In our global conversations about generational disparities in the workforce, no group has received as much attention as millennials. Generally defined as the bracket between 1981-1996, millennials span between the ages of 23-38. As is the case with change in the workplace, millennials have been met with a mixture of curiosity, trepidation and confusion.

Chip Espinoza, recently named one of the top 15 global thought leaders on the future of work by the Economic Times, has devoted years to researching and writing on the relationship between managers and the young professionals they manage. Espinoza compiled his research on effective and ineffective methods of managing millennials into the first of three books, Managing the Millennials: Discovering the Core Competencies for Managing Today’s Workforce.

 

Effective Management

It’s just good management,” Espinoza explained. “The concepts work with all generations, it just becomes exponentially more important for younger generations transitioning into the workplace.”

The 9 Core Competencies for managing millennials that Espinoza uncovered all share a common thread. “Millennials have a different perspective on what they want out of work and how they want to work. There are two things you must have to keep a young professional: a career advancement plan and a good quality relationship with their manager.

With that in mind, Espinoza laid out the core competencies he found consistent among effective managers of young professionals.

 

9 Core Competencies:

  1. Show the Big Picture: “Young professionals don’t have the experience to think systemically. They value simplicity but might not understand how changes impact other people in the organization.”
  2. Make It Matter to Them: “The last place they’ll go with a question is to an authority figure. They’ll exhaust themselves looking for answers on their own, and that lack of communication can be perceived as disinterest in their work. Overcome that appearance of indifference by helping them see their values in their work.”
  3. Include the Details: “Millennials value multitasking. It can sometimes come off as a lack of focus to management. I stress to managers they can include details and set mutual expectations. Millennials don’t mind detail – they feel like you are setting them up for success.”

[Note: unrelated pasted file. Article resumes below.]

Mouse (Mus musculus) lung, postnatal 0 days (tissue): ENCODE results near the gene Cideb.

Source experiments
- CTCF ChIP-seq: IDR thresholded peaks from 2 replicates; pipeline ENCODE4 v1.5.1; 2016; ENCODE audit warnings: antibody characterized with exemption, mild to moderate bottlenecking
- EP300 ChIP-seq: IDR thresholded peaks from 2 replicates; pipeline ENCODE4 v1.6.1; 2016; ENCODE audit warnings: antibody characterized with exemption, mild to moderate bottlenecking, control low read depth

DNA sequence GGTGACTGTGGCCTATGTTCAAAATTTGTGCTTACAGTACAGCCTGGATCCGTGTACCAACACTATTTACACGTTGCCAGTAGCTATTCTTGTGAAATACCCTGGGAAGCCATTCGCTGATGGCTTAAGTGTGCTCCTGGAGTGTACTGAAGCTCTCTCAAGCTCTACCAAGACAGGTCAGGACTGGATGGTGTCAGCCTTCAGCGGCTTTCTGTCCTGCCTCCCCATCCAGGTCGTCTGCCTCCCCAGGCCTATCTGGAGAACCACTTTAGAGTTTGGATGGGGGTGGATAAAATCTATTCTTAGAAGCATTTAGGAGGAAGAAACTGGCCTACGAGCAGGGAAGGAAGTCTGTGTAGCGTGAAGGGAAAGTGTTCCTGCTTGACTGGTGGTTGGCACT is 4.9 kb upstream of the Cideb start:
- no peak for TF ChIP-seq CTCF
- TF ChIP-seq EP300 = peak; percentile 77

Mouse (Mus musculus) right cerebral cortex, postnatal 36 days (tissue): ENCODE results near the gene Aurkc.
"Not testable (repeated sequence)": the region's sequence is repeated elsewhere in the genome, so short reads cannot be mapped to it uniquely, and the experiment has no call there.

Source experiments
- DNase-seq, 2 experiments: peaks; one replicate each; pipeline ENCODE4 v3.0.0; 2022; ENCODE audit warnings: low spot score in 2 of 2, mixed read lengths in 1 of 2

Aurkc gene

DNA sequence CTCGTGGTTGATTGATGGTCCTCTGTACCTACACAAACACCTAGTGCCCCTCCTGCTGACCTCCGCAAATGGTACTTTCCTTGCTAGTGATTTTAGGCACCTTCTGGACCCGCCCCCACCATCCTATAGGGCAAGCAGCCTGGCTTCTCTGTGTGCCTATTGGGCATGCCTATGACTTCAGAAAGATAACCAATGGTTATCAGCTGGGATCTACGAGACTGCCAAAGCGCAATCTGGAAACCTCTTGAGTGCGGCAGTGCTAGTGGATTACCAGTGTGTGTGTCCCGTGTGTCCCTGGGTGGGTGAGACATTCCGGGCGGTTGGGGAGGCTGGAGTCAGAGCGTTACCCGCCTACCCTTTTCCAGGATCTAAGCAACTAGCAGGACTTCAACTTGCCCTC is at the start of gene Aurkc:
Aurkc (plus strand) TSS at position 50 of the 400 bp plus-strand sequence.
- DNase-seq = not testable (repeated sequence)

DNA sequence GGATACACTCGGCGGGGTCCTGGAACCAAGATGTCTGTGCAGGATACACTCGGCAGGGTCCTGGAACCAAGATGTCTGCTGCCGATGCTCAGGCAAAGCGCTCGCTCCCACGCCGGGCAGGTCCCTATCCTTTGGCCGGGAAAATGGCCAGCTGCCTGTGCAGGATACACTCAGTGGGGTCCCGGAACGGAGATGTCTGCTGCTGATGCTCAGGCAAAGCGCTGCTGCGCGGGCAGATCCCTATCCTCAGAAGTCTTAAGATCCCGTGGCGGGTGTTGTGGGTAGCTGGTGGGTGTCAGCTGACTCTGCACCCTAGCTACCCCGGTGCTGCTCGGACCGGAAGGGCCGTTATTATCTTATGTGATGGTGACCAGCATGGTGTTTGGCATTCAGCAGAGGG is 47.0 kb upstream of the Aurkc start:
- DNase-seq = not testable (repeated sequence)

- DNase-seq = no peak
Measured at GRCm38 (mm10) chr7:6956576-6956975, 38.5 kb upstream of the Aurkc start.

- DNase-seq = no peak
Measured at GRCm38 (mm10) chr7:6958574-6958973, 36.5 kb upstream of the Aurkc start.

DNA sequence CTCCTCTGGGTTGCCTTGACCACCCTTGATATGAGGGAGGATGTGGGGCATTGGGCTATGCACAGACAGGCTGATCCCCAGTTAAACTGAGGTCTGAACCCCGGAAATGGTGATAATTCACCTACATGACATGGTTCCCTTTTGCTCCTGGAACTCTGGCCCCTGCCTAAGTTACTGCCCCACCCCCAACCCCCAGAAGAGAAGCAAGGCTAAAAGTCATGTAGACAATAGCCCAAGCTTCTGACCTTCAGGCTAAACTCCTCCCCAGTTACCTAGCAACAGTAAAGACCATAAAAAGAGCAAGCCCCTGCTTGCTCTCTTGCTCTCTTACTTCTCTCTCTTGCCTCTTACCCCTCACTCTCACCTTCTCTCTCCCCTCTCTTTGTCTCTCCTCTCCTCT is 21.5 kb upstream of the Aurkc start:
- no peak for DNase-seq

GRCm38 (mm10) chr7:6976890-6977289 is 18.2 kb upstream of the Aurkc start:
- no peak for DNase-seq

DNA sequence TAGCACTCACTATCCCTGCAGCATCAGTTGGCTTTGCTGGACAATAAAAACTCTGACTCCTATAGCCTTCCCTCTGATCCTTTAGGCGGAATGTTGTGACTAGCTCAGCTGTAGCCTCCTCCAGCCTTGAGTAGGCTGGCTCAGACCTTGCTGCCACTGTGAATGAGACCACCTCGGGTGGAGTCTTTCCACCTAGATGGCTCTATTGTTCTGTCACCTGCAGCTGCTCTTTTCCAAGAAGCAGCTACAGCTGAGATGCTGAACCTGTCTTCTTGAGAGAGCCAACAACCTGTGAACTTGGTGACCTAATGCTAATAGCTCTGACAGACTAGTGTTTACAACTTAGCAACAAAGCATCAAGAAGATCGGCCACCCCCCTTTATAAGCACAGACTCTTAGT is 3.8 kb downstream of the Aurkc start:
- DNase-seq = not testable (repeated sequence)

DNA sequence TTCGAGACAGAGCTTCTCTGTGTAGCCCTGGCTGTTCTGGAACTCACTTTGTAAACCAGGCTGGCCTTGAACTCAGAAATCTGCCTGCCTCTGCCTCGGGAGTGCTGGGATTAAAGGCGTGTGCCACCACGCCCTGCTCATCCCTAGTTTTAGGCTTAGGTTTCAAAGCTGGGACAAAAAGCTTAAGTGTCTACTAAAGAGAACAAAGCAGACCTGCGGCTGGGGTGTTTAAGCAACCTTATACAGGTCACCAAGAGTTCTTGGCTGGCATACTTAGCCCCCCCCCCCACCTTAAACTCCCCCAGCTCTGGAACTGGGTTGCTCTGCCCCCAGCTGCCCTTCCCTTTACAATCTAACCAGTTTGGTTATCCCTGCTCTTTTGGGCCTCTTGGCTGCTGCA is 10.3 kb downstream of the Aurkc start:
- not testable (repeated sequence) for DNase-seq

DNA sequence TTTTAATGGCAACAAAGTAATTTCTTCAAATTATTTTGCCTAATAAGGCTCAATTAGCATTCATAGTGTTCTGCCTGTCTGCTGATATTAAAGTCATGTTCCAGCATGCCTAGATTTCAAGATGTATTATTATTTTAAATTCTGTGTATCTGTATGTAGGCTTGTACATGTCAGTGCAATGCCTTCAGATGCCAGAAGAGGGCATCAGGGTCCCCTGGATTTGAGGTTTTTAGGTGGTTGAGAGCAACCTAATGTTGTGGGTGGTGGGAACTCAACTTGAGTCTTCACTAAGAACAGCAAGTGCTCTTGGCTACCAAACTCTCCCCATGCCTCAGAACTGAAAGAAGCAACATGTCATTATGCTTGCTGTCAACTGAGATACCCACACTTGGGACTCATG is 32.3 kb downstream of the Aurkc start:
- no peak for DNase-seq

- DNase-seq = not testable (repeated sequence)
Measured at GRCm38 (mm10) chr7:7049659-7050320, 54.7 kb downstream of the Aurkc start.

4. Build A Relationship: “Another perceived weakness of a young professional is that they are self-absorbed. But work might be the first time they have encountered an authority figure they perceive as not only not for them, but as antagonistic. People don’t leave companies, they leave managers.”
  5. Be Positive When Correcting: “Managers get exhausted because they see young professionals as being defensive when they give feedback. The worst thing you can do as a manager is stop giving feedback, but most managers only find time to give feedback when something has gone wrong. Young professionals have to believe you care about them and you are giving them this feedback to help them succeed.”
  6. Don’t Take Things Personally: “A perceived weakness of young professionals is that they are abrasive. Sometimes when a CEO asks a question, they don’t want an answer, they just need to ask it. Young professionals take people at their face value, and they’ll jump to answer.”
  7. Put Their Imagination to Work: “Young professionals can have a lot of ideas, but It might take them outside of their assignments or roles. If you have someone struggling with that, they might not be finding meaning in their work or might not have ways to self-express. Work with them to find that within their job description.”
  8. Create the Right Rewards: “Every generation values rewards. Look at what they value rather than assuming one size fits all. I worked with a CEO who offered to take his team to a dinner as a reward. I asked him, ‘do you think it’s a reward to go to dinner with you?’ The reality is that it’s just another night at work for them. Ask them what they value.”
  9. Be Flexible: “Young professionals want autonomy. They don’t mind accessing their work life during their personal time, but they want to access their personal life during their work time. They want work-life blending rather than work-life balance. Determine what productivity looks like in action and start the discussion there.”

 

Why Try?

“But why are we having this discussion about generations?” Espinoza asks, “It’s just demographics. The danger is that a lot of people in management look at millennials and think that, ‘they will eventually start thinking like us, so we don’t have to change.’ Managers waste years of engagement thinking like that.”

The core of Espinoza’s work is simple, “The people with the most responsibility should be the first to adapt.

“If you really focus in, if you understand their value system and the points of tension, the odds are that you will be able to retain them, train them and move then through the company.”

Chip Espinoza

Chip Espinoza

Author, Speaker, Consultant

Recognized globally as a leading authority on the subject of generational diversity in the workplace, Chip Espinoza was recently named a top 15 global thought leader on the future of work by the Economic Times. Chip co-authored Managing the Millennials: Discover the Core Competencies for Managing Today’s Workforce, Millennials@Work: The 7 Skills Every Twenty-Something Needs To Achieve Greatness At Work, and Millennials Who Manage: How To Overcome Workplace Perceptions and Become A Great Leader.

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